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Tip 2 of 20 The Right Equipment
Tip 1 of 20 Waiting time
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Tip 1 of 20 “Waiting time”

Unfortunately a part of the available time of transport equipment is being filled with non-productive time, called “waiting time”.  It happens all the time and everywhere in the suppy chain and carriers always try to find someone to bill these costs. Usually they land somehow most of the time with the customer. Not always is the costomer responsible for the occurred waiting time and extra costs.

Let’s take an example

You just ordered your trucking company to load some products at your supplier and haul them to your warehouse. If you didn’t negotiate how to handle possible waiting time or extra costs thez might be billed to you.

  1. Carrier arrives at your supplier: the load in not ready to be loaded. Carrier leaves the loading place without loading: result extra costs due to multiple loading actions.
  2. Carrier arrives at loading place in the afternoon, unfortunately your supplier doesn’t load trucks for external trucking companies. He had to return the next day. Result extra costs due to multiple loading actions.
  3. Carrier arrives at the requested time at your carrier: unfortunately there are already trucks queuing at the docks, your carrier has to wait 2 hours before he gets his truck loaded. Who is going to pay for the waiting time?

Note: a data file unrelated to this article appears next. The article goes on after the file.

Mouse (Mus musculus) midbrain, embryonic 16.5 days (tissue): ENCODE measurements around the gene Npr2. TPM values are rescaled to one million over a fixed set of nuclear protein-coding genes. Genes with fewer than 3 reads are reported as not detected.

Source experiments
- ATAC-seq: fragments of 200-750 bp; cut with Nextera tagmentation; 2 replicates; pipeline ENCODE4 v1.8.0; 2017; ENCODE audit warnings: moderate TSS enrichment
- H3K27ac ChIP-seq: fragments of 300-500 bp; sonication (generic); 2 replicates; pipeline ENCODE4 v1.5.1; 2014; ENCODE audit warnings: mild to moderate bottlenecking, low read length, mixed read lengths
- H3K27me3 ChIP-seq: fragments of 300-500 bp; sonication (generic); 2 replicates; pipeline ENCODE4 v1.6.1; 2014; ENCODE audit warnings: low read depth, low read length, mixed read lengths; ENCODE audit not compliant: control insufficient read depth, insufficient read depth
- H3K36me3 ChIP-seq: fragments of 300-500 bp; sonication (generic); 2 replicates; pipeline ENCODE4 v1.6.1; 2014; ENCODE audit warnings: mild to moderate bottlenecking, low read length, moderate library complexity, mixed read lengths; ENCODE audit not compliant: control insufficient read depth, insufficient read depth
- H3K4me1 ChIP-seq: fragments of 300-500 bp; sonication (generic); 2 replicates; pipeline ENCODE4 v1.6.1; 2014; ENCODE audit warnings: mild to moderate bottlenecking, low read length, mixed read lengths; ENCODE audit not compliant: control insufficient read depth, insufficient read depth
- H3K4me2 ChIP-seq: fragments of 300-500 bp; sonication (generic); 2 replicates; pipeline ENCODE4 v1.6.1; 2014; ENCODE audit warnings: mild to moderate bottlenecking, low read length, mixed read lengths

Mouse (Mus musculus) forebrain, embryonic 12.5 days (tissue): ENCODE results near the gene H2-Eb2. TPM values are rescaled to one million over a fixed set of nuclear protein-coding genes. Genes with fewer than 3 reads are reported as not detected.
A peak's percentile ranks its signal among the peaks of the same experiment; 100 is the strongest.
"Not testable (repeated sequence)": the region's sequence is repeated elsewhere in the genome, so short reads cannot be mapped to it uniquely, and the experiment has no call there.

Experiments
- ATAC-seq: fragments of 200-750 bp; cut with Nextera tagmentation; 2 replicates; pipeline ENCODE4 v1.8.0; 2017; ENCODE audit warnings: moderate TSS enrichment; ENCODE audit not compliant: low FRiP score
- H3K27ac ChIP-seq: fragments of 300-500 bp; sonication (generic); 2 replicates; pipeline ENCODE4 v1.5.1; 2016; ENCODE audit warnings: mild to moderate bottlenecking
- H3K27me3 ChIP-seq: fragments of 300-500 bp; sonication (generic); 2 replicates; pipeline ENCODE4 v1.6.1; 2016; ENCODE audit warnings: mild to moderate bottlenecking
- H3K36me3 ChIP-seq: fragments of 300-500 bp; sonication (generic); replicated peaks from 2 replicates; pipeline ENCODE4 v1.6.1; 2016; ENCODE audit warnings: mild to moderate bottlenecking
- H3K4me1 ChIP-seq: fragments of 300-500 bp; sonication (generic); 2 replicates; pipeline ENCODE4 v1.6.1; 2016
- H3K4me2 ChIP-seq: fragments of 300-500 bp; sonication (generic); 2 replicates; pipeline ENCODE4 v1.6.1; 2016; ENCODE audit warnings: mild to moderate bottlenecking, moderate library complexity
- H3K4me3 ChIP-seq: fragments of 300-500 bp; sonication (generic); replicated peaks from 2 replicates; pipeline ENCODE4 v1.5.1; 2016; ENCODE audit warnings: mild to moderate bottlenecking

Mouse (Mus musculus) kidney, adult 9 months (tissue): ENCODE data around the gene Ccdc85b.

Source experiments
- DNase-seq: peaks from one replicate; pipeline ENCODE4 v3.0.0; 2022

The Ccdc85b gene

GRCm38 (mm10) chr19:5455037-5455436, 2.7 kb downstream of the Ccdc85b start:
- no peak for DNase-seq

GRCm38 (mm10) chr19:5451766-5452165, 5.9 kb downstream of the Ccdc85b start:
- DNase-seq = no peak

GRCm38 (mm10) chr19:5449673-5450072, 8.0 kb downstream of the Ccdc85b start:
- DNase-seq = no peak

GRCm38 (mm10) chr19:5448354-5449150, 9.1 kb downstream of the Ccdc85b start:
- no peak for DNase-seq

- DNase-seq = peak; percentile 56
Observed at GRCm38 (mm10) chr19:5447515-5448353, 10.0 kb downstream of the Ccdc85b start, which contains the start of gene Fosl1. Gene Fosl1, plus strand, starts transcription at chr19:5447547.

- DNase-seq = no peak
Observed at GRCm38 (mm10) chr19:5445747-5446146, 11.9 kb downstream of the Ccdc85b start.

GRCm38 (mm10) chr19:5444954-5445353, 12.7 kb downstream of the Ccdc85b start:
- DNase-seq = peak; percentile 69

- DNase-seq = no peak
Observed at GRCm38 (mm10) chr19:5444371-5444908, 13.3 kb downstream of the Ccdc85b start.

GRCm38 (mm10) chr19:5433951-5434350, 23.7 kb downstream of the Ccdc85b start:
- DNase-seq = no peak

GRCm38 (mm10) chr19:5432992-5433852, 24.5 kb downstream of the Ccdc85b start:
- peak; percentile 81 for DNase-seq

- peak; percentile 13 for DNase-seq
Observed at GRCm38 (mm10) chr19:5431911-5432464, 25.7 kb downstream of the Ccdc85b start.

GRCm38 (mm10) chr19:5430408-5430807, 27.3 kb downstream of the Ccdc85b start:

Another examples where waiting time can appear:

Waiting time at loading docks, weighting stations, seaports, rail terminals, customs clearing, distribution points, reloading locations, roadblocks and strikes.

Solution how to avoid getting bills or discussion about waiting times?

  1. You need to discuss and negotiate who is responsible for booking & communicating loading and unloading trucks. If your carrier would be responsible, he might as take the additional costs in case waiting time occurs.
  2. Calculate the time that is maximal needed to load and unload a truck. Multiply that with time to arrive, get the truck ready, paperwork and some buffer time. Negotiate with your carrier and try to include as much loading and unloading time free in your transport rates.
  3. Negotiate with your carrier to what extend you will be responsible for the waiting time. Tip: if you can influence the process (like harbour, roadblocks etc) let the carrier take the responsibility.

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